Study patients and data collection

This was a retrospective cohort study using our institution’s cardiac patient registry, into which data are input on discharge from hospital or after in-hospital death. Data collection began on January 1, 2005, and ended on May 17, 2011. We selected patients with symptom onset < 12 h before performance of PCI and evidence of transmural AMI as reflected by ST-segment elevation in at least two contiguous leads or the presence of left bundle branch block (LBBB) on the surface ECG or by angiographic evidence of AMI as determined by the presence of an occluded vessel. This definition of transmural AMI was chosen to ensure that transmural infarctions without ST-elevation were not missed; for example, left circumflex or right coronary artery occlusion without ST-elevation in the appropriate leads. Patients were excluded if they had undergone antecedent thrombolysis, if they were not treated by primary PCI, if primary PCI was not successful or if coronary artery bypass surgery was performed. Cardiogenic shock was not an exclusion criterion. The selection of patients in the cohort is shown in Fig. 1.

Fig. 1
figure 1

Study flow chart. * International Classification of Disease (ICD)-10 codes: I 21.0, acute transmural anterior myocardial infarction; I 21.1, acute transmural inferior myocardial infarction; I 21.2, acute transmural myocardial infarction of other sites; I 21.3, acute transmural myocardial infarction of unspecified site; I 21.4, acute subendocardial myocardial infarction; I 21.9, acute myocardial infarction, not precisely specified. ** no consent, death beforehand or contraindications. Other abbreviations: ECG, electrocardiogram; LBBB, left bundle branch block; PCI, percutaneous coronary intervention; CABG, coronary artery bypass grafting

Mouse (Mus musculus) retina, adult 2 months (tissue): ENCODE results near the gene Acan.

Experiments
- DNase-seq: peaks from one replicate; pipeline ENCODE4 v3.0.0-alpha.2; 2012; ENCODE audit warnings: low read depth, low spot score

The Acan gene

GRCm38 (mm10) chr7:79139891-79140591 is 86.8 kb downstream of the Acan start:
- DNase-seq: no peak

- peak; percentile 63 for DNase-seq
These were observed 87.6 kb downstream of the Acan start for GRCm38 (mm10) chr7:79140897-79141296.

All patients were treated by a single group of cardiologists at the Duisburg Heart Centre, Duisburg, Germany, a tertiary care centre. Approximately 70% of the patients were admitted directly, with the remainder transferred from primary or secondary care centres where PCI was not available.

Catheterization and percutaneous coronary intervention

Patients were treated with an oral loading of 300 mg clopidogrel. Further medical therapy was given, and the choice of bare metal or drug-eluting stents was made according to current national guidelines. Treatment with glycoprotein IIb/IIIa inhibitors or bivalirudin was performed at the cardiologist’s discretion. In most cases, only culprit lesions were treated by primary PCI, i.e., only the lesion of the infarct-related artery (IRA) was treated directly by angioplasty and stent delivery. Patients with cardiogenic shock instead underwent the most complete revascularization possible; specifically, all stenosed segments, including those vessels that were not the IRA, were treated by multiple PCIs during the acute intervention. Angioplasty success was defined as < 50% stenosis and a TIMI flow of grade 2 or 3; coronary thrombus was identified on angiography and by TIMI flow.

Endpoints and definitions